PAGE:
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Fever: Teen Version


What is a fever?

A fever means the body temperature is above normal. You have a fever if your oral temperature is over 99.5°F (37.5°C).

The body's average temperature when it is measured orally is 97.6°F (36.5°C), but it normally changes during the day. Oral temperature normally can change from a low of 95.8°F (35.5°C) in the morning to a high of 99.4°F (37.5°C) in the late afternoon. Mildly increased temperature (100.4° to 101.3°F, or 38° to 38.5°C) can be caused by exercise, heavy clothing, a hot bath, or hot weather. Warm food or drink can also raise the oral temperature. If you suspect such an effect on your temperature, take it again in a half hour.

How do I take my temperature?

  1. Do not have a cold or hot drink for 30 minutes before you take your temperature.
  2. Turn on the thermometer if you're using the digital type.
  3. Place the tip of the thermometer under one side of your tongue and toward the back.
  4. Wait until the thermometer signals that you can take it out.
  5. Read the display on a digital thermometer.

What causes a fever?

Fever is a symptom, not a disease. It is the body's normal response to infections. Fever helps fight infections by turning on the body's immune system. Most fevers (100° to 104°F, or 37.8° to 40°C) are not harmful. Most are caused by viral illnesses such as colds or flu. Some are caused by bacterial illnesses such as strep throat or bladder infections.

How long will it last?

Most fevers with viral illnesses last for 2 to 3 days. In general, the height of the fever doesn't relate to the seriousness of the illness. How sick you feel is what counts. Fever does not cause permanent harm until it reaches 108°F (42°C). Fortunately, the brain's thermostat keeps untreated fevers below this level.

How can I take care of myself?

  • Extra fluids and less clothing

    Drink extra fluids. Cold drinks are helpful. Body fluids are lost during fevers because of sweating.

    Dress in light clothing because most heat is lost through the skin. During the time you feel cold or are shivering (the chills), wrap yourself in a light blanket.

    If the fever is less than 102°F this is the only treatment needed. Fever medicines are not necessary.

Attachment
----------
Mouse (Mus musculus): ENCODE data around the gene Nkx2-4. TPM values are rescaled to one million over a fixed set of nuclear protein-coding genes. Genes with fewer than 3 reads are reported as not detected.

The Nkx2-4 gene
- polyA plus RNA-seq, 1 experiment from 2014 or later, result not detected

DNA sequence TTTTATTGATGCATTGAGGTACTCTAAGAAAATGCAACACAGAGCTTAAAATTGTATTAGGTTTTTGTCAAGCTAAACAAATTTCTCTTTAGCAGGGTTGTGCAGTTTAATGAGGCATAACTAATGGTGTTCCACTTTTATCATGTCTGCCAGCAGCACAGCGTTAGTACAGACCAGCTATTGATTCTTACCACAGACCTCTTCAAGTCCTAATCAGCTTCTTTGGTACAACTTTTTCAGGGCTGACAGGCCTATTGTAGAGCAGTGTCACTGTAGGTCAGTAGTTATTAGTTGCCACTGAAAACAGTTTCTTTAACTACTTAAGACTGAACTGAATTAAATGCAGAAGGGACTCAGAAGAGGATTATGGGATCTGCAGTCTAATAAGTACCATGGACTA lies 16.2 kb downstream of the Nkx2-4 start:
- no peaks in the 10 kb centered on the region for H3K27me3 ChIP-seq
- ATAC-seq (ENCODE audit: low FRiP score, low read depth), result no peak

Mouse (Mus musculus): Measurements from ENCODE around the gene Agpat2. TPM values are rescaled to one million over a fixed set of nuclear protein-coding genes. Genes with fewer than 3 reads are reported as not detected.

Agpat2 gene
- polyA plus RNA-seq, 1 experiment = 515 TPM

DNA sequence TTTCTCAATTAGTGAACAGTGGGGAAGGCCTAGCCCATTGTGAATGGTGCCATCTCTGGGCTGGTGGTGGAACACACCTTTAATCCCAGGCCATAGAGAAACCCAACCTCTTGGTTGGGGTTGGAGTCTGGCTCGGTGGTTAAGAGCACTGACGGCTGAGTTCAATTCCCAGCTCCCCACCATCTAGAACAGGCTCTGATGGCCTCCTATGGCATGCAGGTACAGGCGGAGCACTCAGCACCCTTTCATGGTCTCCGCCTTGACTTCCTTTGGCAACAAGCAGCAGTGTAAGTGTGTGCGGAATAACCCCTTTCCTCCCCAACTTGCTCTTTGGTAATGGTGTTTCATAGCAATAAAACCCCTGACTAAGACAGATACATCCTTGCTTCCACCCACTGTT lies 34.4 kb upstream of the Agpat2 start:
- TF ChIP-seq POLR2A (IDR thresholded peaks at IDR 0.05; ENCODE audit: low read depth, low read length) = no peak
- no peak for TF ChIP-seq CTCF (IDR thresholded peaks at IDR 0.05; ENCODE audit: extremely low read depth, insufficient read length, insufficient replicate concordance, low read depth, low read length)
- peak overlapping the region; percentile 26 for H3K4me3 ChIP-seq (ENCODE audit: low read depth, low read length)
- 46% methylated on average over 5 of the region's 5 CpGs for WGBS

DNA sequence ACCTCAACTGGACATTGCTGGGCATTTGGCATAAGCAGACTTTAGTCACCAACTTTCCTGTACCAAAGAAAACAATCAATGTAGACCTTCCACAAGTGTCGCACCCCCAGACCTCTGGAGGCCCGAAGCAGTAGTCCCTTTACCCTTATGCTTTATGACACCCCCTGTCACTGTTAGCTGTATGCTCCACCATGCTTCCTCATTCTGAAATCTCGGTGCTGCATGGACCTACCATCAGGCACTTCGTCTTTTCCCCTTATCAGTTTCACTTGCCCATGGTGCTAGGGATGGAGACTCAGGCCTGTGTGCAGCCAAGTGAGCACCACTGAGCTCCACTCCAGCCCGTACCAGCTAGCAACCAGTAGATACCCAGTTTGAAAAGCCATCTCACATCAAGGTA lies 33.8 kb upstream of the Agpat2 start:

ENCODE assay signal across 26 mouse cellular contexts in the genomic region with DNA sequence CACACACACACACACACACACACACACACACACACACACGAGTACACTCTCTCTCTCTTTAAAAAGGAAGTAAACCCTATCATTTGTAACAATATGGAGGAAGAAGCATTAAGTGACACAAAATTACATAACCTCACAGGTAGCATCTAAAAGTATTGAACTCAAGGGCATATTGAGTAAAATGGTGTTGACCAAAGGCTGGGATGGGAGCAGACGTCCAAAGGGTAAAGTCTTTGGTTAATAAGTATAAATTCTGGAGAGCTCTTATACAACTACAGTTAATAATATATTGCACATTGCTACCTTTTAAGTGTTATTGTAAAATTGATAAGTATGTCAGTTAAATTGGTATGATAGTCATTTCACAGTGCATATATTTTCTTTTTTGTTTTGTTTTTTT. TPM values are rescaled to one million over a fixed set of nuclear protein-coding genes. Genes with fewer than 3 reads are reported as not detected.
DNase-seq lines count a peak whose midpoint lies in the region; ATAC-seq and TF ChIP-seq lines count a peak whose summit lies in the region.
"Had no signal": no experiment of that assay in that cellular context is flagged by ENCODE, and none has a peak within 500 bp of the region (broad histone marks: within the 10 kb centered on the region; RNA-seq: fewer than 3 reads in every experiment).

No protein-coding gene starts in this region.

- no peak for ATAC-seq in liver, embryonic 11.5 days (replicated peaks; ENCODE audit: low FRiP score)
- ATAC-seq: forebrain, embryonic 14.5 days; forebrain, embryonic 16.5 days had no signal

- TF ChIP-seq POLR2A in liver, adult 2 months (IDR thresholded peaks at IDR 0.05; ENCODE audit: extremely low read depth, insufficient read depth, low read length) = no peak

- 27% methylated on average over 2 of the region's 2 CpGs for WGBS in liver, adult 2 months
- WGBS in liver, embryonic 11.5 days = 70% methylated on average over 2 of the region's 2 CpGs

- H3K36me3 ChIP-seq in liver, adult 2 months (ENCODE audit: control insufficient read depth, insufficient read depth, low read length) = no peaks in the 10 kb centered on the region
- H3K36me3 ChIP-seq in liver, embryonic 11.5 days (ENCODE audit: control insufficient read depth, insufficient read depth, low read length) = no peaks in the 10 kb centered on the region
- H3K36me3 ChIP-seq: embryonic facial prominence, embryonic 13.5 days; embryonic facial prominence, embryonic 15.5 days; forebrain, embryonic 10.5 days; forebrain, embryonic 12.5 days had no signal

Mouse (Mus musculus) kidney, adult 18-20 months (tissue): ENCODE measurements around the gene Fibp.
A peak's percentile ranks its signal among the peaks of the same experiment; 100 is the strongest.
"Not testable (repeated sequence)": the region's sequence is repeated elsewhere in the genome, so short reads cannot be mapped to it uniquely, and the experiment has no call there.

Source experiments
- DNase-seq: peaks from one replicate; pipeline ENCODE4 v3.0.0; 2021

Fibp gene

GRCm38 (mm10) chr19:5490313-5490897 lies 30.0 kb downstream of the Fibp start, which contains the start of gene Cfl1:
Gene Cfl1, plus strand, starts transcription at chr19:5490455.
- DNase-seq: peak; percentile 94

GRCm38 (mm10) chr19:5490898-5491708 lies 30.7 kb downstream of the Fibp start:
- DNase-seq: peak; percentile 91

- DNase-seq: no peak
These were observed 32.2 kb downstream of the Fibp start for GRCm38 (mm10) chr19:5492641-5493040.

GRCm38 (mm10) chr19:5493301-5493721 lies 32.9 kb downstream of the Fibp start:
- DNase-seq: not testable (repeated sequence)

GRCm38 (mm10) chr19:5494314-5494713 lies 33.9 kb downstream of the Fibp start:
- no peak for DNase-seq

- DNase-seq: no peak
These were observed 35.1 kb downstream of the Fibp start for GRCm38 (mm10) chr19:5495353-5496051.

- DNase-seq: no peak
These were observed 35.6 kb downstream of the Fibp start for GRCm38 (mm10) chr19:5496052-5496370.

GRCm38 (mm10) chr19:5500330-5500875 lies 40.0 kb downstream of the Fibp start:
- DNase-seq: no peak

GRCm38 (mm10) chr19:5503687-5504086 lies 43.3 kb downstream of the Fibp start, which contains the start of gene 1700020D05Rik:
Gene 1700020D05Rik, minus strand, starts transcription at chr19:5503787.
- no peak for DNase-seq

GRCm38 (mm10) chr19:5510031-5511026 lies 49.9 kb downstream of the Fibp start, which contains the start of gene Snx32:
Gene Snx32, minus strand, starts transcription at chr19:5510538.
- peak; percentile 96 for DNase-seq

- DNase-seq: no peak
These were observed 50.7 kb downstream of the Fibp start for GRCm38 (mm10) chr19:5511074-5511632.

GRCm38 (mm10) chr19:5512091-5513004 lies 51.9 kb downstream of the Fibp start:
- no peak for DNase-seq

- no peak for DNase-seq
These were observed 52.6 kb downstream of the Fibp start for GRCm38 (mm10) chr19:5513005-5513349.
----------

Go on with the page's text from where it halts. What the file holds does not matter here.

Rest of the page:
• Medicines

    Remember that the fever is helping your body fight the infection. Take medicine only if your fever is over 102°F (39°C) and you are also uncomfortable. You should take either acetaminophen or ibuprofen.

    Acetaminophen: Take any one of the acetaminophen products: Tylenol, Anacin-3, Panadol, or Tempra. The dosage is 2 tablets (650 mg) every 4 to 6 hours. 2 hours after they are taken, these drugs will reduce the fever 2° to 3°F (1° to 1.5° C). Medicines do not bring the temperature down to normal unless the temperature was not very high before the medicine was taken. You will need to take repeated dosages of the drugs because the fever will go up and down until the illness runs its course.

    Ibuprofen: Ibuprofen is available in 200-mg tablets without a prescription as Advil, Motrin, etc. The dosage is 2 tablets (400 mg) of ibuprofen every 6 to 8 hours. When you use ibuprofen, stop taking acetaminophen.

    Avoid aspirin: Doctors recommend that anyone under age 21 years) not take aspirin if they have any symptoms of a cold or viral infection, such as a fever, cough, or sore throat. Aspirin taken during a viral infection, such as chickenpox or flu, has been linked to a severe illness called Reye's syndrome.

When should I call my healthcare provider?

Call immediately if:

  • Your fever is over 104°F (40°C).
  • You have fever along with a severe headache, confusion, a stiff neck, trouble breathing, or you can't drink liquids.

Call within 24 hours if:

  • Your fever went away for more than 24 hours and then returned.
  • You have a fever for more than 3 days.
  • You have other concerns or questions.

Written by B.D. Schmitt, MD, author of "Your Child's Health," Bantam Books.
Published by RelayHealth.
Last modified: 2009-06-22
Last reviewed: 2010-06-02

This content is reviewed periodically and is subject to change as new health information becomes available. The information is intended to inform and educate and is not a replacement for medical evaluation, advice, diagnosis or treatment by a health care professional.

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